Greyhound Training: Family Pet
Though they were originally bred for coursing game and racing, many people consider greyhounds as wonderful household pets. Concealed behind those long and powerful legs are usually quiet, gentle and ...
Though they were originally bred for coursing game and racing, many people consider greyhounds as wonderful household pets. Concealed behind those long and powerful legs are usually quiet, gentle and affectionate animals that can get along well with children, dogs and other family pets. No wonder the greyhound's popularity as household pet is growing. As such, many people are definitely hunting for simple yet effective greyhound training tips.
The first step in greyhound training is to understand the breed's traits and personality. This breed, though with reputation as a racing dog, is not actually a high-energy dog. They do not require extensive exercise like other breeds of the same size. To keep them physically and mentally healthy, leashwalk of three to four times a day is recommended along with occasional trip to the nearby dog park or around the neighborhood.
Greyhound training is not just about obedience, manners and agility. It also includes building good relationship through open communication. As breed that often becomes attached to its owners, greyhounds can become sensitive to your moods and actions. A greyhound may get upset if he feels like you are upset. This gentle and affectionate breed is also easily offended by harshness thus precaution must be taken so as not to offend and frighten them. It is also the very same reason why positive reinforcement should be used in greyhound training. Praises and giving of treats or toys are far more effective than slapping him with a rolled newspaper just to train him with a certain command.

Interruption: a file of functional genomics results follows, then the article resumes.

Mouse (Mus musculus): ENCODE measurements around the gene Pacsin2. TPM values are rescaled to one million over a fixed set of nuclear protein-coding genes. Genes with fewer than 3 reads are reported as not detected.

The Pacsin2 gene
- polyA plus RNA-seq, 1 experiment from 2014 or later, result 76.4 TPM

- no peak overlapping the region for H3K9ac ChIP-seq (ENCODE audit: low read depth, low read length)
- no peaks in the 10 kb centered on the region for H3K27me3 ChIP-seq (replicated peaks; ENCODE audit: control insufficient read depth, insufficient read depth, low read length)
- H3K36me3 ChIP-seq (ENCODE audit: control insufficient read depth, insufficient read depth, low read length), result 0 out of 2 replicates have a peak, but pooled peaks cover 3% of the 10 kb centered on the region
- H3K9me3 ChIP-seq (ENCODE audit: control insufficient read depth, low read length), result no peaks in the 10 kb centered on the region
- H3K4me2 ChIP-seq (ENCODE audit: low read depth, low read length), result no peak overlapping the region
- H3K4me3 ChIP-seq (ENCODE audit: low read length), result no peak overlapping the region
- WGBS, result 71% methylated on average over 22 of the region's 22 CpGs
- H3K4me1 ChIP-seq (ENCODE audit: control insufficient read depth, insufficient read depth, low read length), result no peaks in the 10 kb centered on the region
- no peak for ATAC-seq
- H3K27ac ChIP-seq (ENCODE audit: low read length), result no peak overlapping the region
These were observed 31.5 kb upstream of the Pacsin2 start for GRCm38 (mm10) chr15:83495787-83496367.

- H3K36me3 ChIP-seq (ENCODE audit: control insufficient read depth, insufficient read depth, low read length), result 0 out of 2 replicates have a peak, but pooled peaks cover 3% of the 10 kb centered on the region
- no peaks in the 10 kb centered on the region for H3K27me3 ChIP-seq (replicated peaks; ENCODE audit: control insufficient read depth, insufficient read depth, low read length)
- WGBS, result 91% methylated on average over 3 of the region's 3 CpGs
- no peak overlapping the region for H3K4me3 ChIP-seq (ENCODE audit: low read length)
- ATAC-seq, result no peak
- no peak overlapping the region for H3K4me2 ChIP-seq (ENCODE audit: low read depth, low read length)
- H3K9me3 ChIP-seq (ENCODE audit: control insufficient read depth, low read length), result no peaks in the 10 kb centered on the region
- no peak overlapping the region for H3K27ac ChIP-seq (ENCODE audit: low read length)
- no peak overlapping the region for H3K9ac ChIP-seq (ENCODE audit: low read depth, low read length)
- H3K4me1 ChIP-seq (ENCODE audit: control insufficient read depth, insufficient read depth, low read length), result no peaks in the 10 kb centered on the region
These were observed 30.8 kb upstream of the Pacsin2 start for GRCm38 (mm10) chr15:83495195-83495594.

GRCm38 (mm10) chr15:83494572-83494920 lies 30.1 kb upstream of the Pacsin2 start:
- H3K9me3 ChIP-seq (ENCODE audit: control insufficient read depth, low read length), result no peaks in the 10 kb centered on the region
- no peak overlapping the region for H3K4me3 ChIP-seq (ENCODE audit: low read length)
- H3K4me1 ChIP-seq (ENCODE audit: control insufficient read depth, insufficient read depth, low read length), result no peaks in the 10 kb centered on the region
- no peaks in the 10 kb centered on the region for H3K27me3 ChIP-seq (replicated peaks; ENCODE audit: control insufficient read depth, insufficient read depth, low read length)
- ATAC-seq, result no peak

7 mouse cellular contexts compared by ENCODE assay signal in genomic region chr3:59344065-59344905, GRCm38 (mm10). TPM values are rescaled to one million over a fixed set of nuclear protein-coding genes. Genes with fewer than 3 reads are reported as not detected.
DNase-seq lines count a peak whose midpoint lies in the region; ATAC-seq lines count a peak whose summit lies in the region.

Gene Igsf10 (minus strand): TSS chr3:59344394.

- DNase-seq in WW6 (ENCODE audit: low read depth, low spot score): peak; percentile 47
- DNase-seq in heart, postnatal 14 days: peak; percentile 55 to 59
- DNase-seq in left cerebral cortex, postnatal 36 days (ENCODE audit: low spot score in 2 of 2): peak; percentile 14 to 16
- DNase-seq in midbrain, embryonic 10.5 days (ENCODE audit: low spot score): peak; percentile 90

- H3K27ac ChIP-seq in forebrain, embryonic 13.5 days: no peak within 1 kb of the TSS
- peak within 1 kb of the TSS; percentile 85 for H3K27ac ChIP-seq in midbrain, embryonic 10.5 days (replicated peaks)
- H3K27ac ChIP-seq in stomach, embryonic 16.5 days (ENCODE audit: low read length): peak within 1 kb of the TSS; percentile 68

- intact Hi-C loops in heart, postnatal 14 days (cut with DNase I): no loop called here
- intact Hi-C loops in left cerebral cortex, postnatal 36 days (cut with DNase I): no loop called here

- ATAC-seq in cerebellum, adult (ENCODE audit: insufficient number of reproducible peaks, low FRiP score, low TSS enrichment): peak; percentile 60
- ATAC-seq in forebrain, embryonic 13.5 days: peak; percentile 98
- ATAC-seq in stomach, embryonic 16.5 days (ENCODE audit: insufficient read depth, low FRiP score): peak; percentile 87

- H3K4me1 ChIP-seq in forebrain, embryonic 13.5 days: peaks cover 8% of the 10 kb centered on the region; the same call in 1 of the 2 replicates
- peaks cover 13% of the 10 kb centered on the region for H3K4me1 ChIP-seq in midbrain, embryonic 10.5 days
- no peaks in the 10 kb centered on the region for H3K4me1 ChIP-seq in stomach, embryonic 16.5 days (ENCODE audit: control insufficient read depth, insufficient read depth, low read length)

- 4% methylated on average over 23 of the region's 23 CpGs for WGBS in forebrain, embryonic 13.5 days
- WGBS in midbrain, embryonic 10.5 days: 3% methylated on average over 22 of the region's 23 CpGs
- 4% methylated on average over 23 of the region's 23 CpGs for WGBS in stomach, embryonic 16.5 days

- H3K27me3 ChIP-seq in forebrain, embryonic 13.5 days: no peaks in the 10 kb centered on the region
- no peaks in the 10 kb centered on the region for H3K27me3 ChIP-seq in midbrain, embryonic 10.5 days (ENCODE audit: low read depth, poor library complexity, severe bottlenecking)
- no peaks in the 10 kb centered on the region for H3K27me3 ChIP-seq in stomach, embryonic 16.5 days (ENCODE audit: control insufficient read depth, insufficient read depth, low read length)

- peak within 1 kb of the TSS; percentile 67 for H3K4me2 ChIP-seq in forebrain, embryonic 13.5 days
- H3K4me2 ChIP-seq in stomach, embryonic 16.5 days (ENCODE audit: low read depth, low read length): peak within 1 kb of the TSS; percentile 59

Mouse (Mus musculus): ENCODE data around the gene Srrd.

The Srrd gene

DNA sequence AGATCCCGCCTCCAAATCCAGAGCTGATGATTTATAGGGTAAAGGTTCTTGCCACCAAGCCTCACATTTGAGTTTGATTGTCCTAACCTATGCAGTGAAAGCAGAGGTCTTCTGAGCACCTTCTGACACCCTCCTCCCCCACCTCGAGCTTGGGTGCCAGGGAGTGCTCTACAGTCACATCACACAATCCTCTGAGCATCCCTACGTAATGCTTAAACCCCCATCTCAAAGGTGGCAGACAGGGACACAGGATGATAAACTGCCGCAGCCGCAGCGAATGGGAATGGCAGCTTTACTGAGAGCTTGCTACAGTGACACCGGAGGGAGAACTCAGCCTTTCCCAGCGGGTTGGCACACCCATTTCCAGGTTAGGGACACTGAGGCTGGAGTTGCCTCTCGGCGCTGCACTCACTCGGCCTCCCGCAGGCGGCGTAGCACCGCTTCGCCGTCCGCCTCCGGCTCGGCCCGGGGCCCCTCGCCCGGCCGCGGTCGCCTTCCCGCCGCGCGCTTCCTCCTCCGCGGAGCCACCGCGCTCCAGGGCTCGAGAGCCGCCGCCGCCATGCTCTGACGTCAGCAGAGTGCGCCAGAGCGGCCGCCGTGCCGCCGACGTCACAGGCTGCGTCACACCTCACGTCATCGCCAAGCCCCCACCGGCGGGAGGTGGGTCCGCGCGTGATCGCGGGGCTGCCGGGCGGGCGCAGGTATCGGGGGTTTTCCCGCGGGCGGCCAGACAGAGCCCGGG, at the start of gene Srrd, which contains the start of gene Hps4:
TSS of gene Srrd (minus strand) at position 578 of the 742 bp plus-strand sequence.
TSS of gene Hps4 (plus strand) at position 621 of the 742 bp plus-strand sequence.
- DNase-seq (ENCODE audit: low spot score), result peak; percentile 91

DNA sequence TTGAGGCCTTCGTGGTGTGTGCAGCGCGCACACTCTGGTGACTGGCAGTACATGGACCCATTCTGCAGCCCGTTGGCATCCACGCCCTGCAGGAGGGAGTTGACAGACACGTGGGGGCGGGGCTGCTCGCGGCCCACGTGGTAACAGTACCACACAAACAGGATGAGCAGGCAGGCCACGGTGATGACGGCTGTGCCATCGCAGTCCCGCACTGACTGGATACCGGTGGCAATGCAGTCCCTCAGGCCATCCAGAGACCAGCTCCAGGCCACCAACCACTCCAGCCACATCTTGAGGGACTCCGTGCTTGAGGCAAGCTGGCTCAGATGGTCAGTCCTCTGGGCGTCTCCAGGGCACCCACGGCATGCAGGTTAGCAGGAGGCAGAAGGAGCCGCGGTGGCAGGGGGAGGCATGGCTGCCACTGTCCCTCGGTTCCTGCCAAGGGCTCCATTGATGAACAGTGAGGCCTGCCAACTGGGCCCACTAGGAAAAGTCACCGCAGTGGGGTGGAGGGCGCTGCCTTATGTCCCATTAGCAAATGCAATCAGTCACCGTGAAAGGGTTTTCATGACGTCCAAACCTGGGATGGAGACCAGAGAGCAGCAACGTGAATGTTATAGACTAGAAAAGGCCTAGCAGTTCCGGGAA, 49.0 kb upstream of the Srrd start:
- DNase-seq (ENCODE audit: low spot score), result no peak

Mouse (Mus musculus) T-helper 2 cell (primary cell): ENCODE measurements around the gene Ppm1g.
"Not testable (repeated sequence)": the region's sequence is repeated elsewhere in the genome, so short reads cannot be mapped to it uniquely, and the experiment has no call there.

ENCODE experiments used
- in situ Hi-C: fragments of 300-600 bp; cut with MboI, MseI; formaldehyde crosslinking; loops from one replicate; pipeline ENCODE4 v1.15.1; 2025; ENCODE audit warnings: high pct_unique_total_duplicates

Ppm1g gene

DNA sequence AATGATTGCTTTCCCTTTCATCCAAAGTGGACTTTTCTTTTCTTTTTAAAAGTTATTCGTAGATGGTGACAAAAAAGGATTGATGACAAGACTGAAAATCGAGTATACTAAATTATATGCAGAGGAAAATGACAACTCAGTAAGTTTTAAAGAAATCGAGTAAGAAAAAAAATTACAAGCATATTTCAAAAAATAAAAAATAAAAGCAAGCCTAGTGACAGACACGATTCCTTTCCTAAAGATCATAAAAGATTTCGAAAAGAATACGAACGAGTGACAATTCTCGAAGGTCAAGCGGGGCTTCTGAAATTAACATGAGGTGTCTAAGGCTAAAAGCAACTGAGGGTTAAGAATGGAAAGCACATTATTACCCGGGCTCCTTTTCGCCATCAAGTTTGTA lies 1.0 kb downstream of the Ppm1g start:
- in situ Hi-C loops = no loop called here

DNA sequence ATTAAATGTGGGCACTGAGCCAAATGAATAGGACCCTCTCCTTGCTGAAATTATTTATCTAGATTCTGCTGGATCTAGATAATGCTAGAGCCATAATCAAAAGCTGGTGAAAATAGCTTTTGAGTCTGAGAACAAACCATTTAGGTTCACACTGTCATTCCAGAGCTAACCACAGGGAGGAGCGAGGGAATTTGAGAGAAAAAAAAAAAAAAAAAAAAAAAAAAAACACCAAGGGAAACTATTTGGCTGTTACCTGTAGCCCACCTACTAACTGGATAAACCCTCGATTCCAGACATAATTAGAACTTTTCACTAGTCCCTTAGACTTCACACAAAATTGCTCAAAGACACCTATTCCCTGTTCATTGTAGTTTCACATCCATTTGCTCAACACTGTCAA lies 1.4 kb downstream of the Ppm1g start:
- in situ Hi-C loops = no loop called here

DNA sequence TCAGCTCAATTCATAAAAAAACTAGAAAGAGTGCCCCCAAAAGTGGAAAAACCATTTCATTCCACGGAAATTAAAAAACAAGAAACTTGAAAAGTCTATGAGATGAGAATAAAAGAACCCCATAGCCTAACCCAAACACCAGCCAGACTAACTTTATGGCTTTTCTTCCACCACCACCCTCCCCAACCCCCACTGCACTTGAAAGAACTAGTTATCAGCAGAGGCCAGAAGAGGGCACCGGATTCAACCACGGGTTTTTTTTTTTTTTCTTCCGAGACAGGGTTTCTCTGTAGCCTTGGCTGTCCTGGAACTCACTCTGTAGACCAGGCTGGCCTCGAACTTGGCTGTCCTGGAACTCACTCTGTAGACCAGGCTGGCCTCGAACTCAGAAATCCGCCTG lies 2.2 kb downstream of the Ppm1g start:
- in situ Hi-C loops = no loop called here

Even if you know that your pet did something unacceptable, physical punishment is still discouraged for it will only cause behavior issues. The best way to correct a greyhound is to catch him in the act of doing something. Like when you catch him urinating inside the house, instead of rubbing his nose in the spot, make a noise to distract him and immediately take him to the designated area and let him finish there. Reward him when he goes out.
Keeping a greyhound as a pet is not a complicated thing as long as you understand this breed's natural instinct to run and to chase. Allow him to run around and chase small furry things as long as it is safe for him to do so.
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ABOUT THE AUTHOR
Richard Cussons shares great greyhound training techniques . Visit greyhoundsavvy.com to keep you informed about greyhound training.